March 31, 2016 10:38 AM

“It’s been some time that I’ve been wanting to have music that gives voice to those who’ve gone through Alzheimer’s disease and dementia,” says Eugene Concert Choir artistic director and conductor Diane Retallack, who has poured her energies into making the world premier of composer Joan Szymko’Shadow & Light a reality.

“It’s been some time that I’ve been wanting to have music that gives voice to those who’ve gone through Alzheimer’s disease and dementia,” says Eugene Concert Choir artistic director and conductor Diane Retallack, who has poured her energies into making the world premier of composer Joan Szymko’Shadow & Light a reality. 

 

March 31, 2016 03:00 AM

Come the evening of April 1, a Penske rental truck will be parked in Kesey Square as a makeshift gallery.

“There’s not many places in Eugene to show the work we want to show,” says Andrew Oslovar, one of 13 members of the “nomadic art collective” Tropical Contemporary. “Our goal as an art group is getting people to unlock their doors for us so we can put work in their unleased businesses. We can make an art gallery out of anything; we don’t care if it’s nice.”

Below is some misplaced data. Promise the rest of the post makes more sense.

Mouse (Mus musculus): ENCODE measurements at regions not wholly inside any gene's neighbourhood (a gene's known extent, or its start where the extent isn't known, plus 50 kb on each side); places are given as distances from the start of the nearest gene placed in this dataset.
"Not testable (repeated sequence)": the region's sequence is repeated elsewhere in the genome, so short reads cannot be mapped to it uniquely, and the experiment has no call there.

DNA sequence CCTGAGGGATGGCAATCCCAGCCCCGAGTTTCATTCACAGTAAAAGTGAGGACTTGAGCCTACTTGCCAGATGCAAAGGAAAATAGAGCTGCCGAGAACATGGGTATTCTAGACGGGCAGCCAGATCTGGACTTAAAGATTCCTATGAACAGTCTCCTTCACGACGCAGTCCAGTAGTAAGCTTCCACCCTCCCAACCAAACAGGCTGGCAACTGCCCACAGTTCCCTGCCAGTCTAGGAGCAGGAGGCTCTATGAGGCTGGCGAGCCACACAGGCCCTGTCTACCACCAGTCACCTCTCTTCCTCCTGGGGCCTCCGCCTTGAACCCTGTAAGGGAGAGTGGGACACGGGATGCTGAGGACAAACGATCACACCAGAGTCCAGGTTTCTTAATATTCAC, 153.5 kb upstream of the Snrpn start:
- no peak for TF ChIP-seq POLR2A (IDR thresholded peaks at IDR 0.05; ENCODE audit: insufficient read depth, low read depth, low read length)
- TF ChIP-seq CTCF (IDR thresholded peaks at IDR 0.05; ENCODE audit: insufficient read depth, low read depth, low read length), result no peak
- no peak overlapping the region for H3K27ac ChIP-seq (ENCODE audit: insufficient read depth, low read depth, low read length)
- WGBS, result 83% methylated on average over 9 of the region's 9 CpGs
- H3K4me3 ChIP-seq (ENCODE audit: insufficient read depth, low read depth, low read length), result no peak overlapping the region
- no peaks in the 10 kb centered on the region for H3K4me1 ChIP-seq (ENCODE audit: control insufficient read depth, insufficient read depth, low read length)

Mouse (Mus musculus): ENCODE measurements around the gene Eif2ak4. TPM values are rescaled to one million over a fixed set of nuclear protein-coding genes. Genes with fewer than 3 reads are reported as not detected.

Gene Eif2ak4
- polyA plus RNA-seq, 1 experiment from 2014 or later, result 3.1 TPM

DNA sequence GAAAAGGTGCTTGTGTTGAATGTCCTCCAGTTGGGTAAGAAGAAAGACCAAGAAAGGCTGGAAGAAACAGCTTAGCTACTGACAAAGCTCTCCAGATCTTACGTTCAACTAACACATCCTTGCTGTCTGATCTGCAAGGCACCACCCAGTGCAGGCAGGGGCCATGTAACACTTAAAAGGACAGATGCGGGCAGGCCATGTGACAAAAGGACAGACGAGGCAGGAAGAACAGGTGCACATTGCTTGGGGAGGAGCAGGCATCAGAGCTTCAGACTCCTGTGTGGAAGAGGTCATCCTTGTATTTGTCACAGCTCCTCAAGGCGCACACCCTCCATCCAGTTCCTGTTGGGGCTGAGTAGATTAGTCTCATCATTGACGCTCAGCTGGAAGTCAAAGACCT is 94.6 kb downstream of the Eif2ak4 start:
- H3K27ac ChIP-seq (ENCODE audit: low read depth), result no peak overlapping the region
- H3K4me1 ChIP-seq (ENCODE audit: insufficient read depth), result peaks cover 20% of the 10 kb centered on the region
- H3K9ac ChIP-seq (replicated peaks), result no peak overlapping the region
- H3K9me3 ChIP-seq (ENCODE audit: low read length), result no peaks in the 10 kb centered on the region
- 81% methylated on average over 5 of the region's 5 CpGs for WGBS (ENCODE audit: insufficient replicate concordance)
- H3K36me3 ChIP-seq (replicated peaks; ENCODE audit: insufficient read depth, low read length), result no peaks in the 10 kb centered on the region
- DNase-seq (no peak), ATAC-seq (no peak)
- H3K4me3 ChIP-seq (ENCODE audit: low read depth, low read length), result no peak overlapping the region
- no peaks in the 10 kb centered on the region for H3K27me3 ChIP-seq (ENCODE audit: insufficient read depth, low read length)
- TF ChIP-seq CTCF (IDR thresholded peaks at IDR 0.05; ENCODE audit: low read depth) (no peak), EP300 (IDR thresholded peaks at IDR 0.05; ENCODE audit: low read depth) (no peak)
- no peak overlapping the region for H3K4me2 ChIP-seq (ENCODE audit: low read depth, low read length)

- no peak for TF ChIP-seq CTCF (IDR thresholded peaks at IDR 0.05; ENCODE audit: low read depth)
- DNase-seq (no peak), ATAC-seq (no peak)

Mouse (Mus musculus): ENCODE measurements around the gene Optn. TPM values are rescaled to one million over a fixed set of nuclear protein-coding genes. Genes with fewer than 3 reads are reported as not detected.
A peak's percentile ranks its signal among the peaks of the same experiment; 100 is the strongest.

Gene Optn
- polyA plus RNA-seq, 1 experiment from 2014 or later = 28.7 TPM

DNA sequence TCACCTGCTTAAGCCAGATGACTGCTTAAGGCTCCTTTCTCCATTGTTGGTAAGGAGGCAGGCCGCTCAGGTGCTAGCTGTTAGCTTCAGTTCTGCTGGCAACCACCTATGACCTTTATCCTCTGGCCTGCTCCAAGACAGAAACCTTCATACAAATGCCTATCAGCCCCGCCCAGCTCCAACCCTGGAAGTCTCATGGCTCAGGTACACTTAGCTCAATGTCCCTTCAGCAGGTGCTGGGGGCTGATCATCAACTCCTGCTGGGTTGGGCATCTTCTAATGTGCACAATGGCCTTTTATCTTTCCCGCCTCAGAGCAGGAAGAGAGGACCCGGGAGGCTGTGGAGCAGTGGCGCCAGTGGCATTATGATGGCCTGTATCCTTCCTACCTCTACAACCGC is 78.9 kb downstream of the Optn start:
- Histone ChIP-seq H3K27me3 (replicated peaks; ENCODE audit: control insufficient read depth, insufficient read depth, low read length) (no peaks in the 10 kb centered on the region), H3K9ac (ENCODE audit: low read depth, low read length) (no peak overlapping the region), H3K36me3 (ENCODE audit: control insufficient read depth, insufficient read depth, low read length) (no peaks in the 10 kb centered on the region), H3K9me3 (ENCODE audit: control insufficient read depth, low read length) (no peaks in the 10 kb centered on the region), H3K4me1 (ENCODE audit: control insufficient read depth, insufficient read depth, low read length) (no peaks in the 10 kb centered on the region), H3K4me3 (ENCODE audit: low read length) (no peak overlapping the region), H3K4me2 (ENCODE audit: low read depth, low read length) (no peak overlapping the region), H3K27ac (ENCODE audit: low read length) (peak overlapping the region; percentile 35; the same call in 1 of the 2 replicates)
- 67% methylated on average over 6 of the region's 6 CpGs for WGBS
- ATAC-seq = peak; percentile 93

Come the evening of April 1, a Penske rental truck will be parked in Kesey Square as a makeshift gallery.

“There’s not many places in Eugene to show the work we want to show,” says Andrew Oslovar, one of 13 members of the “nomadic art collective” Tropical Contemporary. “Our goal as an art group is getting people to unlock their doors for us so we can put work in their unleased businesses. We can make an art gallery out of anything; we don’t care if it’s nice.”